TikTok may be better known for short lip-sync, comedy and viral challenge videos. But some young users of the social video app are taking on a bigger issue - climate change - through make-up and time-lapse videos.
TikTok videos with the hashtag #globalwarming have so far garnered 50.8 million views.
Some of the more creative videos try to depict the impact of climate change on people and the environment through the use of special effects make-up.
British teenager Hana Martin is behind one such video. At the start of the 15-second clip, her face and neck are painted a vibrant shade of blue, depicting an ocean teeming with marine life, including fish and a dolphin.
Halfway through the video, the make-up design on her body is replaced by one that shows a sea of toxic waste, rubbish and a giant turtle wrapped in plastic.
The clip has garnered more than 430,000 likes.
Hana, 16, a student from South Wales, said she started producing TikTok videos on climate change less than a month ago. She usually spends about two hours putting on the make-up.
She was inspired by other young people supporting the cause, such as Swedish teenager Greta Thunberg, who, at age 15, began protests outside the Swedish Parliament about the need for immediate action to fight climate change.
"I am conscious that a vast majority of my audience is at an age where they can potentially be influenced by social media," Hana told The Sunday Times.
"I, therefore, wanted to try to influence and educate them as positively as I can on relevant social topics," said the teenager, who has also produced videos on topics such as anti-bullying.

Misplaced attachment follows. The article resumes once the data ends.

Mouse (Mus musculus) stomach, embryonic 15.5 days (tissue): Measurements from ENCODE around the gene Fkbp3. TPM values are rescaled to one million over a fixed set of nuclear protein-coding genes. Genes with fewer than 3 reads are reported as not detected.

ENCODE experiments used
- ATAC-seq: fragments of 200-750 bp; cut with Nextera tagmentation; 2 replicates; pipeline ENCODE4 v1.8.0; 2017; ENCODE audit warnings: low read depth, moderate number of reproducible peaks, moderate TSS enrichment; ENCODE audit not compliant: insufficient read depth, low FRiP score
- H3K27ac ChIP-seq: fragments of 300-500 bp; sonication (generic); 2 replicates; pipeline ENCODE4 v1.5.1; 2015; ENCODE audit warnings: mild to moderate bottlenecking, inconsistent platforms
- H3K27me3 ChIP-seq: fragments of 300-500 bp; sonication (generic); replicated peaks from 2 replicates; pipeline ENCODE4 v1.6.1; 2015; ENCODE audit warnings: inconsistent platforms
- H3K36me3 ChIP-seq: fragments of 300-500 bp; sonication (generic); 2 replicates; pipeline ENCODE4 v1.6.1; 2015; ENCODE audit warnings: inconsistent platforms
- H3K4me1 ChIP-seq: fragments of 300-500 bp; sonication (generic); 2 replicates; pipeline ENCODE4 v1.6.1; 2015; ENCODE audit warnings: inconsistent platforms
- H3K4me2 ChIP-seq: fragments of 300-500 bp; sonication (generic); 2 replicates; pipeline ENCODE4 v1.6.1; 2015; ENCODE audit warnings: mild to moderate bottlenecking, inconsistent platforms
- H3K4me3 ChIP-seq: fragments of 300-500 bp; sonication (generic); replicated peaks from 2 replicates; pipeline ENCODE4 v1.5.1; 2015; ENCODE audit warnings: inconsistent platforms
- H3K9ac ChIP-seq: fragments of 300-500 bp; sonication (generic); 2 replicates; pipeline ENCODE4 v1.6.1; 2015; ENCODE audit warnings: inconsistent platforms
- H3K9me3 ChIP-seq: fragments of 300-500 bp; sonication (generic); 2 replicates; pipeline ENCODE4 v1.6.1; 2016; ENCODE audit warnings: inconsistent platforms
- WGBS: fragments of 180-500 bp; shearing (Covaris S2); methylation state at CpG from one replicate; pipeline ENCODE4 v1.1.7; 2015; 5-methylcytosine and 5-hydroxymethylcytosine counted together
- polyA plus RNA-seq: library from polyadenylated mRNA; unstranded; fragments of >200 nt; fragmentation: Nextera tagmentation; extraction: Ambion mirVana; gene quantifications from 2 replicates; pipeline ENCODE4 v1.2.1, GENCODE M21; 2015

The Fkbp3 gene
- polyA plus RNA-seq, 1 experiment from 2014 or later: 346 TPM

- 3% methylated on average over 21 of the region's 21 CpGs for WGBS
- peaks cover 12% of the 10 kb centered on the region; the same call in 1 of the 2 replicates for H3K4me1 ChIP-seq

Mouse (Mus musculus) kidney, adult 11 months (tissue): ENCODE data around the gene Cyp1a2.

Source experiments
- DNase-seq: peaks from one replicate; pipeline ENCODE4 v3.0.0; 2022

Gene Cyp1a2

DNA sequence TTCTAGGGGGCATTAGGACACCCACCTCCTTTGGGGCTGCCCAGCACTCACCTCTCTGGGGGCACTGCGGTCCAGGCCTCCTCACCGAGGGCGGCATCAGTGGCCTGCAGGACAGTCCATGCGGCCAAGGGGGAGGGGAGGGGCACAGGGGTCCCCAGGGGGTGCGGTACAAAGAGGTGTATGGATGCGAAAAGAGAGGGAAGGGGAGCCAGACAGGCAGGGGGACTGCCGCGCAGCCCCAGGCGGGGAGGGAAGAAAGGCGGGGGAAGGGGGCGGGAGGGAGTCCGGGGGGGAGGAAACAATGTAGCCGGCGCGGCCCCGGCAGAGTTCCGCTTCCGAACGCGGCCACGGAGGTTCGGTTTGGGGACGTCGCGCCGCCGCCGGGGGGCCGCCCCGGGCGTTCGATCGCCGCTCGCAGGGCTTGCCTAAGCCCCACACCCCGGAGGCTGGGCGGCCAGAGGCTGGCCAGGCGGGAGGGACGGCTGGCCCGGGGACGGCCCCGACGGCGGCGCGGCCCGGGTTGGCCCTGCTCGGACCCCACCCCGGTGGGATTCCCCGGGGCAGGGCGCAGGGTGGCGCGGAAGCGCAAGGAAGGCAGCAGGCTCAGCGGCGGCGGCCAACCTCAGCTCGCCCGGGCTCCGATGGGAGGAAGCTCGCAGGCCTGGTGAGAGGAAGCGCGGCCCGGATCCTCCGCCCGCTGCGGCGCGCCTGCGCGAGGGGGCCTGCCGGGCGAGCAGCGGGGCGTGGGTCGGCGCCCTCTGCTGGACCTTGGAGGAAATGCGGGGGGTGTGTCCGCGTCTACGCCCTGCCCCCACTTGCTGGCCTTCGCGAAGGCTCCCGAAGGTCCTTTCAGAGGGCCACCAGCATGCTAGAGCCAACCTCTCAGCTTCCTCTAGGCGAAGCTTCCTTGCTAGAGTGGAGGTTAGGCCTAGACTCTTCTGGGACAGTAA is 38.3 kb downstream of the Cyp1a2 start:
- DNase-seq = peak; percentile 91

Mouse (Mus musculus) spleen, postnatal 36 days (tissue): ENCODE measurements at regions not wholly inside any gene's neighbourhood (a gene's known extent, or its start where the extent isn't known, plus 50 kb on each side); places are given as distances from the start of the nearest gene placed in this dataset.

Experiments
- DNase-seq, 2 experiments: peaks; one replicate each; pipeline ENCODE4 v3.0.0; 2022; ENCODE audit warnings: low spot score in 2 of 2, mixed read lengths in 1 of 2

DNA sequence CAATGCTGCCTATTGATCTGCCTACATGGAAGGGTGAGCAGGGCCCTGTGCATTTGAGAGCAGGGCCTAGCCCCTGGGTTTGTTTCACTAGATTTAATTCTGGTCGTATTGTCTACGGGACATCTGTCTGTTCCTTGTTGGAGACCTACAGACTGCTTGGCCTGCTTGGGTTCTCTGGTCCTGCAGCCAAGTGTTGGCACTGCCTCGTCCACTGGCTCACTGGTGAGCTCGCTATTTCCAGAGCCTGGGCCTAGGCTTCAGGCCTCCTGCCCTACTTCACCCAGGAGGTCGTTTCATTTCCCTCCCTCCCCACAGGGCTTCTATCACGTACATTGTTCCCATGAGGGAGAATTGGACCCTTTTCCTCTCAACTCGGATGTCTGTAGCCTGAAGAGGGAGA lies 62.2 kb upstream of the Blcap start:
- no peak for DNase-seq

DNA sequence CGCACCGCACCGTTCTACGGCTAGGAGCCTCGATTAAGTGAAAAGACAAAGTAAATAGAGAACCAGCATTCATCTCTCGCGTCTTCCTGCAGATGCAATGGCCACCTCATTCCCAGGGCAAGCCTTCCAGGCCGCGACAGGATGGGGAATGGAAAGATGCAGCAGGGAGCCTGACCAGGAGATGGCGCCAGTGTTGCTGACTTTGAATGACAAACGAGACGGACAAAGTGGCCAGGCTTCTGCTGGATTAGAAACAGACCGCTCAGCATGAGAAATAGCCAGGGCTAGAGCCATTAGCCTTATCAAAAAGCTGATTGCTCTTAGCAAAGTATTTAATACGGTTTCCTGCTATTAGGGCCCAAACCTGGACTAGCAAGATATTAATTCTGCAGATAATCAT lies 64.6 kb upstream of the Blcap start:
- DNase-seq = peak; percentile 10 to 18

"I feel that younger people are more likely to listen to other younger people, not politicians whom they can't relate to."
Her ocean clip has attracted more than 2,200 comments.
"We need to help out the earth. You could give five minutes of your life to clean up the world," one user commented.
Another pointed out: "Yes we do need to do something but I wish people would make videos on HOW."
While not all comments were positive, Hana is taking the criticism in her stride. She said: "Even the hate I sometimes get can be seen as positive. When someone comments 'global warming isn't real', another will rubbish that theory and it triggers a debate, getting them thinking about the topic. "
Time-lapse videos are also popular among TikTok users spreading the climate change message.
One such video posted by TikTok user Anna Bogomolova begins with the year 2019, with things looking seemingly rosy. As it progresses, it shows Ms Bogomolova suffering from the impact of climate change, such as rising temperatures. The video ends with the year 3019, with Ms Bogomolova holding a piece of plastic she had coughed up. The clip has attracted 2.3 million likes.
The 21-year-old, who is from Russia but is now studying in London, told the BBC: "Other generations started this problem but we can't say we won't be alive to see the consequences."
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Civil servant David Sim, 48, was one of them. Mr Sim, who was at the boardwalk outside Marina Bay Sands with his five-year-old son, shared several nice shots captured with his 360-degree camera.
"We've never had the chance to ballot successfully for the NDP tickets, so every year for the last nine years, we would try to catch the NDP proceedings and fireworks from the fringes of the venue," he told The Sunday Times. "This year's fireworks were absolutely stunning, especially the low-flying ones."
Russian Angelika Dotcenko, who shared two pictures taken near the Esplanade using a camera and phone, saw NDP fireworks for the first time. Ms Dotcenko is married to a Singaporean and has been living here for 21/2 years. "It was amazing," said the 27-year-old restaurant manager.
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A version of this article appeared in the print edition of The Sunday Times on August 11, 2019, with the headline 'TikTok, time's running out on climate change'. Print Edition | Subscribe
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